Making America A Better Place For All: Sustainable Development Recommendations For The Biden Administration, John C. Dernbach, Scott E. Schang, Robert W. Adler, Karol Boudreaux, John Bouman, Claire Babineaux-Fontenot, Kimberly Brown, Mikhail Chester, Michael B. Gerrard, Stephen Herzenberg, Samuel Markolf, Corey Malone-Smolla, Jane Nelson, Uma Outka, Tony Pipa, Alexandra Phelan, Leroy Paddock, Jonathan D. Rosenbloom, William Snape, Anastasia Telesetsky, Gerald Torres, Elizabeth Ann Kronk Warner, Audra Wilson Jan 2021

Making America A Better Place For All: Sustainable Development Recommendations For The Biden Administration, John C. Dernbach, Scott E. Schang, Robert W. Adler, Karol Boudreaux, John Bouman, Claire Babineaux-Fontenot, Kimberly Brown, Mikhail Chester, Michael B. Gerrard, Stephen Herzenberg, Samuel Markolf, Corey Malone-Smolla, Jane Nelson, Uma Outka, Tony Pipa, Alexandra Phelan, Leroy Paddock, Jonathan D. Rosenbloom, William Snape, Anastasia Telesetsky, Gerald Torres, Elizabeth Ann Kronk Warner, Audra Wilson

Faculty Scholarship

In 2015, the United Nations Member States, including the United States, unanimously approved 17 Sustainable Development Goals (SDGs) to be achieved by 2030. The SDGs are nonbinding; each nation is to implement them based on its own priorities and circumstances. This Article argues that the SDGs are a critical normative framework the United States should use to improve human quality of life, freedom, and opportunity by integrating economic and social development with environmental protection. It collects the recommendations of 22 experts on steps that the Biden-Harris Administration should take now to advance each of the SDGs. It is part of …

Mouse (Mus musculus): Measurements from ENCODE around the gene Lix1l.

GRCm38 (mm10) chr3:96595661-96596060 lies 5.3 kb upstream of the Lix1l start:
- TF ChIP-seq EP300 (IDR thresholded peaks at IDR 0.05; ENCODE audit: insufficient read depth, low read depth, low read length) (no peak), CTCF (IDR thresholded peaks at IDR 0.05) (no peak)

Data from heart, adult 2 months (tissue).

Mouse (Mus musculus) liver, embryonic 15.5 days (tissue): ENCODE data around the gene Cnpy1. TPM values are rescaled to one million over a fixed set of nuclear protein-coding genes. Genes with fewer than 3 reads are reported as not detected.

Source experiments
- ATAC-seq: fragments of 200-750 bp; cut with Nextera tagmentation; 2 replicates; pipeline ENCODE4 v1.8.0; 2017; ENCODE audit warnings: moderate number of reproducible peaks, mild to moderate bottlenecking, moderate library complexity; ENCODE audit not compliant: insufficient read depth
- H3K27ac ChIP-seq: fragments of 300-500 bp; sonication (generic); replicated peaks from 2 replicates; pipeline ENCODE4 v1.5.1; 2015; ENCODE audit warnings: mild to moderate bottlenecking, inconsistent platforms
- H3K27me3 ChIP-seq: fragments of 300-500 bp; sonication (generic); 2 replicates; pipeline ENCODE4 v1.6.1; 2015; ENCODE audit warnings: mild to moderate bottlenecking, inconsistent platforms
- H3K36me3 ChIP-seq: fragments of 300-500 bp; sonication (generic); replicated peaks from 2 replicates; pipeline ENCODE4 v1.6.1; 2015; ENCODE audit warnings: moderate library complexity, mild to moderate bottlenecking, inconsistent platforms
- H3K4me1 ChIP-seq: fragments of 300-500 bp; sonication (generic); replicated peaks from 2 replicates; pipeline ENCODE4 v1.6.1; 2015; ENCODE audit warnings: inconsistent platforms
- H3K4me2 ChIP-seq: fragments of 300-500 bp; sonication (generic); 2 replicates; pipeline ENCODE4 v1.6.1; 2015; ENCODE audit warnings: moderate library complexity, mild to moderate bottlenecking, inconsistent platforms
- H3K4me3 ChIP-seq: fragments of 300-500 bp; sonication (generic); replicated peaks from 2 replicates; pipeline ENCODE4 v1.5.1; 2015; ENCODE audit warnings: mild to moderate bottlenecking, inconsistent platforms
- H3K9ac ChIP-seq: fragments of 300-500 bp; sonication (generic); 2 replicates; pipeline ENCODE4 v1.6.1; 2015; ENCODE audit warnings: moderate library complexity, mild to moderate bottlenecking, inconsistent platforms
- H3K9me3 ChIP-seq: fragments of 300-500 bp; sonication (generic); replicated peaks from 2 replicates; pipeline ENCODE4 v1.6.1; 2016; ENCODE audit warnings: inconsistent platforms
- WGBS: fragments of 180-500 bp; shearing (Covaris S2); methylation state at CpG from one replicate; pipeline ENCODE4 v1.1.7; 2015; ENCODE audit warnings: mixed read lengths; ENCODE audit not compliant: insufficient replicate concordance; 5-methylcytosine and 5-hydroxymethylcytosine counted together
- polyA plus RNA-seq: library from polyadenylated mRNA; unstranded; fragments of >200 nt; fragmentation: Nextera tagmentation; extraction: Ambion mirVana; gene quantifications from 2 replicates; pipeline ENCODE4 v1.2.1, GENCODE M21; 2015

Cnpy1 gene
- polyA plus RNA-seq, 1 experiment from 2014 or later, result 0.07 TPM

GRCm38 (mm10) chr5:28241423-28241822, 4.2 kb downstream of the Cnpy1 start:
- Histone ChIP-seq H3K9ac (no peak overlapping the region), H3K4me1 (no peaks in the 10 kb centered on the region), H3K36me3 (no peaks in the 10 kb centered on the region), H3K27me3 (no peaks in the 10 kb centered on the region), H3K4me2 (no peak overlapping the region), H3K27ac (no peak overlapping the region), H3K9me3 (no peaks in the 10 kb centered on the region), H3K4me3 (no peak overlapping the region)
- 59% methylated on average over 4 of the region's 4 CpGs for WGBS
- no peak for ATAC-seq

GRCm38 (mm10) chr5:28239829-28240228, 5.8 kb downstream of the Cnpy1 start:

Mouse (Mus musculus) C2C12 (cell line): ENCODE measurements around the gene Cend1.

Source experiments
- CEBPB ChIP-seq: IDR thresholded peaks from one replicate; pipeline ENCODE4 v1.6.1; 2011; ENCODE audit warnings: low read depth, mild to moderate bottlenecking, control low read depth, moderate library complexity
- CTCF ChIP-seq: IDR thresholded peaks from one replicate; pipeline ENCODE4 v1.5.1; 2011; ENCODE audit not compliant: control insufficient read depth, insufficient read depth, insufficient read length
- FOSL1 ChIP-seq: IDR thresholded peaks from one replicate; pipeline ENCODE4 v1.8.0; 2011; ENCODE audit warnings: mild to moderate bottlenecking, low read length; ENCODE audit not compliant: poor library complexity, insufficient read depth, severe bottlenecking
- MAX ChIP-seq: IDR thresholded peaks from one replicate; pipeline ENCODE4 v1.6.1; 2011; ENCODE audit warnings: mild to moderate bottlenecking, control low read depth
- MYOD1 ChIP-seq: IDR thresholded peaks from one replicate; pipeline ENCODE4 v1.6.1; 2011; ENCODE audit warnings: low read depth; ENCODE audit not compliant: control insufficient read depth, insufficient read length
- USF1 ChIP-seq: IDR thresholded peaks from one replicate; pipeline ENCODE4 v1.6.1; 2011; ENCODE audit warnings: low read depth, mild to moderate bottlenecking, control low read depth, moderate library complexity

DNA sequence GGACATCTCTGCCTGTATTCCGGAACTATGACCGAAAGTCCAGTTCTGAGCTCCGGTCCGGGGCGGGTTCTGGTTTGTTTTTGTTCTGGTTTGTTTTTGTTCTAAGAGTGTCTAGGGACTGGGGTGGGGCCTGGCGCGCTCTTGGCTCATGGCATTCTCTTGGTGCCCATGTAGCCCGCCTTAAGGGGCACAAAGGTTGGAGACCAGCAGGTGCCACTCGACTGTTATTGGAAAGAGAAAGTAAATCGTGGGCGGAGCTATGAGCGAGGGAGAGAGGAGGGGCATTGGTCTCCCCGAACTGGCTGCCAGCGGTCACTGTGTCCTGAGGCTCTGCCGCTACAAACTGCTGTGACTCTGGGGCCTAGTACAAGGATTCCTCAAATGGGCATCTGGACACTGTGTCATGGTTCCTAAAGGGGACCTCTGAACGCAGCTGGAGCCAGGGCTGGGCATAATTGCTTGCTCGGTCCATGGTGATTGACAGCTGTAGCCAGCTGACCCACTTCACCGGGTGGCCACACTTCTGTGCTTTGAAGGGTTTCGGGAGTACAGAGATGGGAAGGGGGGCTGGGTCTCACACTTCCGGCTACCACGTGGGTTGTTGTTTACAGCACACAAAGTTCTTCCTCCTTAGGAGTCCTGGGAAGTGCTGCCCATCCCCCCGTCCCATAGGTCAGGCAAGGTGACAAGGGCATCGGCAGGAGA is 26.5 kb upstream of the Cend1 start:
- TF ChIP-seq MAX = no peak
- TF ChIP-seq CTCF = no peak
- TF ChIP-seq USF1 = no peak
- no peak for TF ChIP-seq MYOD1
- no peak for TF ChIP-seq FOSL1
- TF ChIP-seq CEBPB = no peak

Rbg: Nonprofit Entrepreneur, David M. Schizer Jan 2021

Rbg: Nonprofit Entrepreneur, David M. Schizer

Faculty Scholarship

It is exceedingly rare for one person to change the world almost single-handedly, but Justice Ruth Bader Ginsburg was one of those people. Even before her distinguished judicial career, RBG was a trailblazing advocate for women’s rights during the 1970s. She persuaded the Supreme Court that gender discrimination violates the Equal Protection Clause of the U.S. Constitution, winning five of the six cases she argued there. To lead this historic effort, RBG served as general counsel of the ACLU and as co-founder and the first director of its Women’s Rights Project from 1972 until she became a judge in 1980. …


Power Transitions In A Troubled Democracy, Peter L. Strauss, Gillian E. Metzger Jan 2021

Power Transitions In A Troubled Democracy, Peter L. Strauss, Gillian E. Metzger

Faculty Scholarship

Written as our contribution to a festschrift for the noted Italian administrative law scholar Marco D’Alberti, this essay addresses transition between Presidents Trump and Biden, in the context of political power transitions in the United States more generally. Although the Trump-Biden transition was marked by extraordinary behaviors and events, we thought even the transition’s mundane elements might prove interesting to those for whom transitions occur in a parliamentary context. There, succession can happen quickly once an election’s results are known, and happens with the new political government immediately formed and in office. The layer of a new administration’s political leadership …


Presidential Progress On Climate Change: Will The Courts Interfere With What Needs To Be Done To Save Our Planet?, Michael B. Gerrard Jan 2021